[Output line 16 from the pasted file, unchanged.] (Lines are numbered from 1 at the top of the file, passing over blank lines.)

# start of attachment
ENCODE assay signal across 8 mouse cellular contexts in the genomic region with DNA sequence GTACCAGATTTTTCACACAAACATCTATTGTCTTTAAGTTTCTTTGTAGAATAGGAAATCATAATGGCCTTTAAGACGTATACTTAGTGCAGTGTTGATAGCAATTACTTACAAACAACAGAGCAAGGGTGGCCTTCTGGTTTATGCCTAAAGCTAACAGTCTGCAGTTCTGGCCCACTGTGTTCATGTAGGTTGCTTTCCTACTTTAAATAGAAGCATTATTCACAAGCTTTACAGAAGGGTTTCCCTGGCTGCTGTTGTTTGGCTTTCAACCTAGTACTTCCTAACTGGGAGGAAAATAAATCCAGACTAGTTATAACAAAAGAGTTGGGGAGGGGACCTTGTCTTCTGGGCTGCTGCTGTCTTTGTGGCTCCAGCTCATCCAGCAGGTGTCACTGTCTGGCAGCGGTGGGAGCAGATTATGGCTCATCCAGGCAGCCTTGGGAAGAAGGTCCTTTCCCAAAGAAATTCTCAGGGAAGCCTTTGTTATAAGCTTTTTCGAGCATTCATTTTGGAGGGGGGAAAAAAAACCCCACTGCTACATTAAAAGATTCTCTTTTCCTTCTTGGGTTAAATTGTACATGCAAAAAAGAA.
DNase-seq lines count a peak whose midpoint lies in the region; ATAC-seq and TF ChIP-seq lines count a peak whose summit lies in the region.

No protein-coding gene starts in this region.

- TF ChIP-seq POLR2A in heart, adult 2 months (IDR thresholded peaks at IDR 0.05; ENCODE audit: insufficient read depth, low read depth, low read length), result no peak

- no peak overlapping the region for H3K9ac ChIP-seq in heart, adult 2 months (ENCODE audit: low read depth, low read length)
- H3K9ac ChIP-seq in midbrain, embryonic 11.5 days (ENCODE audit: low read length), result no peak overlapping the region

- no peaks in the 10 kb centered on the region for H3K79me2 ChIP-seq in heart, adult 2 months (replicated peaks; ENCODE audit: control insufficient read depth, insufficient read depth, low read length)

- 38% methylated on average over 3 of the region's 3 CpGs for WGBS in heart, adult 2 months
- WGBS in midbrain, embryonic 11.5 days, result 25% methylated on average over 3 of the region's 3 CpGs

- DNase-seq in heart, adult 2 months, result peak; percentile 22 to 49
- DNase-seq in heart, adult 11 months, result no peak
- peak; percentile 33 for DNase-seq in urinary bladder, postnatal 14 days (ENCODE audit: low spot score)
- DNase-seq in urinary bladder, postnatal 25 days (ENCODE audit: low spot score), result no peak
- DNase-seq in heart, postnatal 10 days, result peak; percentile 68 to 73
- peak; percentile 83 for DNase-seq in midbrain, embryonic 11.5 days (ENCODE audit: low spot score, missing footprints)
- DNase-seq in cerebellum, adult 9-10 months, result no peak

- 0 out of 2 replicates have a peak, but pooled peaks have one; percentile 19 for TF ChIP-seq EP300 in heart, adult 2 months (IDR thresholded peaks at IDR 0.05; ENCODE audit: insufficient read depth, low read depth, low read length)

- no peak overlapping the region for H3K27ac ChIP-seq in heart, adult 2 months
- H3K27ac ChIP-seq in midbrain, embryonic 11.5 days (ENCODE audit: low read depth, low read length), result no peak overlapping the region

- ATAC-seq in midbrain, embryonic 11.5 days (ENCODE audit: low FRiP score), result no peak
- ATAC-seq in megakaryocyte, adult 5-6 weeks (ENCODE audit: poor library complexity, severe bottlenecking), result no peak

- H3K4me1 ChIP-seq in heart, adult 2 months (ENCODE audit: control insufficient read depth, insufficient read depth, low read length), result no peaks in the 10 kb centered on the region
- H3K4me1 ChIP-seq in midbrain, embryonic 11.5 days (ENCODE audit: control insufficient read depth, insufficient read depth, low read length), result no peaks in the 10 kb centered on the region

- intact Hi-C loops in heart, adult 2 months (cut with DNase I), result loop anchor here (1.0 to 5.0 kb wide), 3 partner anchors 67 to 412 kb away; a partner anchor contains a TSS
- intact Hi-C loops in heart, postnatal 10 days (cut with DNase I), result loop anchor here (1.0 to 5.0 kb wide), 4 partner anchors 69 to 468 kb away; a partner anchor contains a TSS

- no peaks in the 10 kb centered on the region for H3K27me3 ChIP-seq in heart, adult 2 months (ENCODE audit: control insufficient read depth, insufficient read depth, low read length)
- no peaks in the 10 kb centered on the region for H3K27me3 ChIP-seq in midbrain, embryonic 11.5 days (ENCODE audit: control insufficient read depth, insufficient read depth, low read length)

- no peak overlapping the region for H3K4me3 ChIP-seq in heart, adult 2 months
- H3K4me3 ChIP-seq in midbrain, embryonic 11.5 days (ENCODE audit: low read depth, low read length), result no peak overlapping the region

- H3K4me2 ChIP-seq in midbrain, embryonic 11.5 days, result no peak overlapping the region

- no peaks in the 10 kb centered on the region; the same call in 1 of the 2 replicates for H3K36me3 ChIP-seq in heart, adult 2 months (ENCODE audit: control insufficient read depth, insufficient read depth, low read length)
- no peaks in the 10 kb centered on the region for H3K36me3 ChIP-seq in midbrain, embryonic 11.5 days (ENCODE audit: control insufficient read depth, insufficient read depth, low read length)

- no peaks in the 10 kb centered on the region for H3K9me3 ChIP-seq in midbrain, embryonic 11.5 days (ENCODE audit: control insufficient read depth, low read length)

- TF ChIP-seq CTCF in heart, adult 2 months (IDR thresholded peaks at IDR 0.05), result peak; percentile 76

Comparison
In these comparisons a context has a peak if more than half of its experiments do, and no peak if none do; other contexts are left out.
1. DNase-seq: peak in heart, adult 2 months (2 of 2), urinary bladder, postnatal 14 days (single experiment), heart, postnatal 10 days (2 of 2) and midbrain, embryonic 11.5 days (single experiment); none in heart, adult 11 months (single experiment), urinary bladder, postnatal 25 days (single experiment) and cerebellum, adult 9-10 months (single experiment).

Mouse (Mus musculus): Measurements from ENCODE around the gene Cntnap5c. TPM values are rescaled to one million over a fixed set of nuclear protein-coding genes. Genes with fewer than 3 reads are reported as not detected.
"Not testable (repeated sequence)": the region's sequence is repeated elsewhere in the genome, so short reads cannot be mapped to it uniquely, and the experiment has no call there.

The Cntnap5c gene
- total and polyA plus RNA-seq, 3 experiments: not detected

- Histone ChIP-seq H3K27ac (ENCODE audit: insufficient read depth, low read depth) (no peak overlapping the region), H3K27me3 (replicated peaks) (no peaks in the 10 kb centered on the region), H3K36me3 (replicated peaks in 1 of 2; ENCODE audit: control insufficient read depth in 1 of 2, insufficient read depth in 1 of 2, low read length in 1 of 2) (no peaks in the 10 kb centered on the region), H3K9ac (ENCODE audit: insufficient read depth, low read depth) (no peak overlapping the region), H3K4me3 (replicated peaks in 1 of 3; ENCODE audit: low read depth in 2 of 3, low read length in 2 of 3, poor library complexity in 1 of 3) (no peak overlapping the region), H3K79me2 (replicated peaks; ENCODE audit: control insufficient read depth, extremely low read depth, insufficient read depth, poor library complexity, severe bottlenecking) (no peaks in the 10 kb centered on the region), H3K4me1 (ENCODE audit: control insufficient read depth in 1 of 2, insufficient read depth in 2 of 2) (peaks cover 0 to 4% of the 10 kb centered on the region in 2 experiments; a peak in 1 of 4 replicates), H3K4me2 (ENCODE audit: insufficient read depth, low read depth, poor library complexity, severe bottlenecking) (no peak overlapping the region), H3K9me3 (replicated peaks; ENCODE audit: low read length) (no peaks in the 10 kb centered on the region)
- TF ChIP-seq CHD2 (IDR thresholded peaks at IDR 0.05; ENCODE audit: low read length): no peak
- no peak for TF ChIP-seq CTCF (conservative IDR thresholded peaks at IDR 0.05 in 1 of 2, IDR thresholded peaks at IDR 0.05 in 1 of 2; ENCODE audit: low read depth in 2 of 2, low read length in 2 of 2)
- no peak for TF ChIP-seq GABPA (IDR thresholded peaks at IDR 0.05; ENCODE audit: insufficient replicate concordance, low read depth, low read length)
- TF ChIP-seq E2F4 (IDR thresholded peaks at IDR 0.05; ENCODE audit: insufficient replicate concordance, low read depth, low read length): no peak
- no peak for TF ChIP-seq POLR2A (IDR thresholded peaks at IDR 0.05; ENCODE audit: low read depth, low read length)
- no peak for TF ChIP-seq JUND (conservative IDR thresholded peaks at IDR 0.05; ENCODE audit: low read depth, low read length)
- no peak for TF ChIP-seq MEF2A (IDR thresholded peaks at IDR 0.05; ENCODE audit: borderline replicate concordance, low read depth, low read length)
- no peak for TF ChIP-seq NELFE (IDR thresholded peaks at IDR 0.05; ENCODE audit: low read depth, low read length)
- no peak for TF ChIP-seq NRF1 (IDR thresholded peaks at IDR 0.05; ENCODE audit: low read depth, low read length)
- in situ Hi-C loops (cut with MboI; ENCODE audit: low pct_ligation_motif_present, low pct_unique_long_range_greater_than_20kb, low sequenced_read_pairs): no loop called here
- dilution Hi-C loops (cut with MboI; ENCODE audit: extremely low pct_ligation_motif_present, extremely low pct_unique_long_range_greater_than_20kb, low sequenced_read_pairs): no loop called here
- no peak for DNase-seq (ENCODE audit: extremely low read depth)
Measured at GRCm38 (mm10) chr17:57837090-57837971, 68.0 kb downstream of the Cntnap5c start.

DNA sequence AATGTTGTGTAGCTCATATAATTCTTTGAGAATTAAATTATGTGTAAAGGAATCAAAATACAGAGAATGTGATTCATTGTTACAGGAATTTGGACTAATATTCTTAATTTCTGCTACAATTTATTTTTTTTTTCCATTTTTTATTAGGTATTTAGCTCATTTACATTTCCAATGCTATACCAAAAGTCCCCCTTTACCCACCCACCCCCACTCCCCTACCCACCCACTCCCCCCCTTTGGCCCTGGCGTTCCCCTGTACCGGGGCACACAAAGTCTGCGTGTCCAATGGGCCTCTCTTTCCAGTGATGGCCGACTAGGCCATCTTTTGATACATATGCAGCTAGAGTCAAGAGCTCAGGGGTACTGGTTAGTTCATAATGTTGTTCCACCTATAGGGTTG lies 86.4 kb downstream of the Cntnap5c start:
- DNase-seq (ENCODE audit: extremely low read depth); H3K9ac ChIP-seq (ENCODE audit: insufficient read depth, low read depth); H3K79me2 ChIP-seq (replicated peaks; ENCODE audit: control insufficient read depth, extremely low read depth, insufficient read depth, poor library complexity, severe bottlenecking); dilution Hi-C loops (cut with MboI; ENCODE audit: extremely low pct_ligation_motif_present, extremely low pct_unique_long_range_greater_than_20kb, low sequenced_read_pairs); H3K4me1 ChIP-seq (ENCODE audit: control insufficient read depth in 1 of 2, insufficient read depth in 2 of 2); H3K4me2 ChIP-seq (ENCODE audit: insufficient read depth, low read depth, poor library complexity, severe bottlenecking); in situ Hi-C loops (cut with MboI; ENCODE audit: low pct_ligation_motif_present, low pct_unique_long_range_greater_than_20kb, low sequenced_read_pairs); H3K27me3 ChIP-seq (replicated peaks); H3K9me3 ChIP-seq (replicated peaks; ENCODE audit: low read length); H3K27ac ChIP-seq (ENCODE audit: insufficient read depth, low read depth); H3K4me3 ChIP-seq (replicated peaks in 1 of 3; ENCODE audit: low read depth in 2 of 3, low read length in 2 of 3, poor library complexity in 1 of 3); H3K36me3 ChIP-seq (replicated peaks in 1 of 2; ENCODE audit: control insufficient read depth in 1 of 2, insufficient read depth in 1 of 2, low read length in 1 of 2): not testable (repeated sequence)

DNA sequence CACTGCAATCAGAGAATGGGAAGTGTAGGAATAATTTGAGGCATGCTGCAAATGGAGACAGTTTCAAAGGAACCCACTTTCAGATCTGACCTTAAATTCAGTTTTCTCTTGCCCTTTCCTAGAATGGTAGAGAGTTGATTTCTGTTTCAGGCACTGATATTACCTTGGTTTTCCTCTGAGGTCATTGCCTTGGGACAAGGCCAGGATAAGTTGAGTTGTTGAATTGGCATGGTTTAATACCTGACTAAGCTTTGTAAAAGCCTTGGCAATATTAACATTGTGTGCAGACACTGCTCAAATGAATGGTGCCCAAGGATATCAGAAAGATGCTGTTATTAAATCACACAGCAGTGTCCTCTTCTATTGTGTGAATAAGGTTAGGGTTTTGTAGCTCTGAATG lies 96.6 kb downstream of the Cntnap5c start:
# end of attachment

- DNase-seq in cerebellum, adult 9-10 months, result no peak